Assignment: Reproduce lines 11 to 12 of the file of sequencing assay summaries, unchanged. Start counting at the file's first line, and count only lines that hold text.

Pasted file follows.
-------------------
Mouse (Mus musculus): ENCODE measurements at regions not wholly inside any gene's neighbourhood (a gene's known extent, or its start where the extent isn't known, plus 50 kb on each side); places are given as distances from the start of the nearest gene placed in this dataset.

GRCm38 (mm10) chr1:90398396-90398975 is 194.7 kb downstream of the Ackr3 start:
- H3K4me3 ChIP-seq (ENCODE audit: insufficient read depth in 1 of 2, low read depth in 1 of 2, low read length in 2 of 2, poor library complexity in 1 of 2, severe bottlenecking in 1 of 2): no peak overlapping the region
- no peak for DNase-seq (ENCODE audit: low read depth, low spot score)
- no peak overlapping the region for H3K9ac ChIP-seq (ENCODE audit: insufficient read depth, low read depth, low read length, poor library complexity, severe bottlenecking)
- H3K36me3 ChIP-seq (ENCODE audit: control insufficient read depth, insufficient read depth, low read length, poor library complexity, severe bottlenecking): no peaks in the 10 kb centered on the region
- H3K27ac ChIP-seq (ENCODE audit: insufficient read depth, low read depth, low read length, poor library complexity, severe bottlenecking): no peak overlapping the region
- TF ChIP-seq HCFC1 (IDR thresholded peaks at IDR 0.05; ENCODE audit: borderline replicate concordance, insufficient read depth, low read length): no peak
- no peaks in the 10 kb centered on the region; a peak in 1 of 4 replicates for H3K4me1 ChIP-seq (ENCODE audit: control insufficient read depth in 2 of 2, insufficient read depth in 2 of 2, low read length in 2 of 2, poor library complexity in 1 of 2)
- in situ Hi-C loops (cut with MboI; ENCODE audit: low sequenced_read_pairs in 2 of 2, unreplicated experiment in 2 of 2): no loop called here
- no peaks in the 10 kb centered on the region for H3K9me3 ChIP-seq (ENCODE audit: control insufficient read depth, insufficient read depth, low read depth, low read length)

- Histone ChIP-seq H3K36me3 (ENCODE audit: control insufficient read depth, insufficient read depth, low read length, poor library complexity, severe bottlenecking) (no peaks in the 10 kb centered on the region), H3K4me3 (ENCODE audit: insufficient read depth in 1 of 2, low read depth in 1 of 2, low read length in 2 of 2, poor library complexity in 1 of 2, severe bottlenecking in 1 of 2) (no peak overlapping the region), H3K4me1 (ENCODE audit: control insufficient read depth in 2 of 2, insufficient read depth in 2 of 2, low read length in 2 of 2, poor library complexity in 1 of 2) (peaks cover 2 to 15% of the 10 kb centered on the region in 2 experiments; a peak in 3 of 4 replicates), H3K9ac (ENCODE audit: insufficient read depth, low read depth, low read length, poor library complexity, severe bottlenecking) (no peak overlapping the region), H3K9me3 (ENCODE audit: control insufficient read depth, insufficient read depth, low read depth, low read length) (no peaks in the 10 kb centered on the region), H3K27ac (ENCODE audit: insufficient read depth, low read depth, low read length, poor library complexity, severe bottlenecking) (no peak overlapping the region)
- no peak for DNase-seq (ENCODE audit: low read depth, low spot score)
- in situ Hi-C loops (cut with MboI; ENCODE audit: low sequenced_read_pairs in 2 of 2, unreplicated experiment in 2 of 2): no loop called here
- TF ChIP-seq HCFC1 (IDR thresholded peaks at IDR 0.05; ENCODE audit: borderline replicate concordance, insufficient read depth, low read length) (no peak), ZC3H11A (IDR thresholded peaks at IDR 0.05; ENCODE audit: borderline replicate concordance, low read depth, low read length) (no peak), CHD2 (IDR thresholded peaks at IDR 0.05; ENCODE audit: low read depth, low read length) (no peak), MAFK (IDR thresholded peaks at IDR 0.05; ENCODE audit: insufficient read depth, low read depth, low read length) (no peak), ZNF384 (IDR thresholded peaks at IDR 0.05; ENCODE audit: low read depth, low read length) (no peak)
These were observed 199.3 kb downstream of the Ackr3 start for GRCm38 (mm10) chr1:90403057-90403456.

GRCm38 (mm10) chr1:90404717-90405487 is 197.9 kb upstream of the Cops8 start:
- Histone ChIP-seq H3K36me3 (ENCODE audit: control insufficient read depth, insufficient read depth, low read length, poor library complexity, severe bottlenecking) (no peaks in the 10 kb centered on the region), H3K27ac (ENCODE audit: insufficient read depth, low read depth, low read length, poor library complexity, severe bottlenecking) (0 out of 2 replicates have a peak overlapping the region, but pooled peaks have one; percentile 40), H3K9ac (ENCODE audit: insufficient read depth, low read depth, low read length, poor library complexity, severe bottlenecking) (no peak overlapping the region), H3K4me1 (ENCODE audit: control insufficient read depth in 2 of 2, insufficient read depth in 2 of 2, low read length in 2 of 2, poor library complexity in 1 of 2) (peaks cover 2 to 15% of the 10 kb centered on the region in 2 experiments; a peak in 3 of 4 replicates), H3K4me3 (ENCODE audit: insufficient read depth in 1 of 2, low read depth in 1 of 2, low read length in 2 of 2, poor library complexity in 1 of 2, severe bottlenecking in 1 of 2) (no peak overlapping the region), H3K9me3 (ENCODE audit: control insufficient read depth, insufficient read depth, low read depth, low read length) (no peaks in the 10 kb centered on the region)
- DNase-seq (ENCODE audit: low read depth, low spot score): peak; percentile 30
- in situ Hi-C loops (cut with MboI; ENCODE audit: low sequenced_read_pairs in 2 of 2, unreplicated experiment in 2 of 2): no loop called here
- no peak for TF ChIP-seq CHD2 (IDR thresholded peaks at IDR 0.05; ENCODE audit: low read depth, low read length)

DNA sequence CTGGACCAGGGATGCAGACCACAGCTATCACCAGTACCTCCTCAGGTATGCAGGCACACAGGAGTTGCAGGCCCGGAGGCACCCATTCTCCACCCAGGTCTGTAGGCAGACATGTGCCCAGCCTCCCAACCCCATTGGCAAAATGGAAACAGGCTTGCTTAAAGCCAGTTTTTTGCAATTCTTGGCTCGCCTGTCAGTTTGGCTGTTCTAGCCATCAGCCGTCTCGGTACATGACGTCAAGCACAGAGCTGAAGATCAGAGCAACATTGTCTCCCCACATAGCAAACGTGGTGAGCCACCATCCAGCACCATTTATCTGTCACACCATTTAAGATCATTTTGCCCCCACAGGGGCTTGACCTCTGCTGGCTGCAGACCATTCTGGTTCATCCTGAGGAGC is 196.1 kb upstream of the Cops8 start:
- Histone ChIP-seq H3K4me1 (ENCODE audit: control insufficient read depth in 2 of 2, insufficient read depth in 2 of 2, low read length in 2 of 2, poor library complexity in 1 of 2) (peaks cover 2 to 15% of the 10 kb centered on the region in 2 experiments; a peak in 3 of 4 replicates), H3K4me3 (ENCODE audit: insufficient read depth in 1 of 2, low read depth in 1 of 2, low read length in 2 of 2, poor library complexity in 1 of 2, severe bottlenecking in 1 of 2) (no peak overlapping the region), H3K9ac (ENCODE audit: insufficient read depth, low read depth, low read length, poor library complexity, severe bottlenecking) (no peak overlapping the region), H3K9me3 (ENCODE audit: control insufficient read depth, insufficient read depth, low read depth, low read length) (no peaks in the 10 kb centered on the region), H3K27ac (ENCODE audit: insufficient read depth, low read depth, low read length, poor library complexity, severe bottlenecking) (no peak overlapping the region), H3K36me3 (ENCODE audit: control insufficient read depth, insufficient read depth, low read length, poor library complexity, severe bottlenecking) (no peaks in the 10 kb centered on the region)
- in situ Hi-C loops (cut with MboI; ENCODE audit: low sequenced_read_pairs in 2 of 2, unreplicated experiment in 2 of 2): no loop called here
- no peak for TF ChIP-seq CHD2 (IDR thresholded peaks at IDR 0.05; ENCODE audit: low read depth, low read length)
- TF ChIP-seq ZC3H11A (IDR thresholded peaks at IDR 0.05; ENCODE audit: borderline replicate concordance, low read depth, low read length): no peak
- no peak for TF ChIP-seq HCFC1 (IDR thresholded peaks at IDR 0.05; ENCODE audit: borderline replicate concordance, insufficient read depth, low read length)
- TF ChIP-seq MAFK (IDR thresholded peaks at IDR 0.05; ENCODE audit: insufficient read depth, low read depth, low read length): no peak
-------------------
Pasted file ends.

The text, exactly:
- no peaks in the 10 kb centered on the region for H3K9me3 ChIP-seq (ENCODE audit: control insufficient read depth, insufficient read depth, low read depth, low read length)

- Histone ChIP-seq H3K36me3 (ENCODE audit: control insufficient read depth, insufficient read depth, low read length, poor library complexity, severe bottlenecking) (no peaks in the 10 kb centered on the region), H3K4me3 (ENCODE audit: insufficient read depth in 1 of 2, low read depth in 1 of 2, low read length in 2 of 2, poor library complexity in 1 of 2, severe bottlenecking in 1 of 2) (no peak overlapping the region), H3K4me1 (ENCODE audit: control insufficient read depth in 2 of 2, insufficient read depth in 2 of 2, low read length in 2 of 2, poor library complexity in 1 of 2) (peaks cover 2 to 15% of the 10 kb centered on the region in 2 experiments; a peak in 3 of 4 replicates), H3K9ac (ENCODE audit: insufficient read depth, low read depth, low read length, poor library complexity, severe bottlenecking) (no peak overlapping the region), H3K9me3 (ENCODE audit: control insufficient read depth, insufficient read depth, low read depth, low read length) (no peaks in the 10 kb centered on the region), H3K27ac (ENCODE audit: insufficient read depth, low read depth, low read length, poor library complexity, severe bottlenecking) (no peak overlapping the region)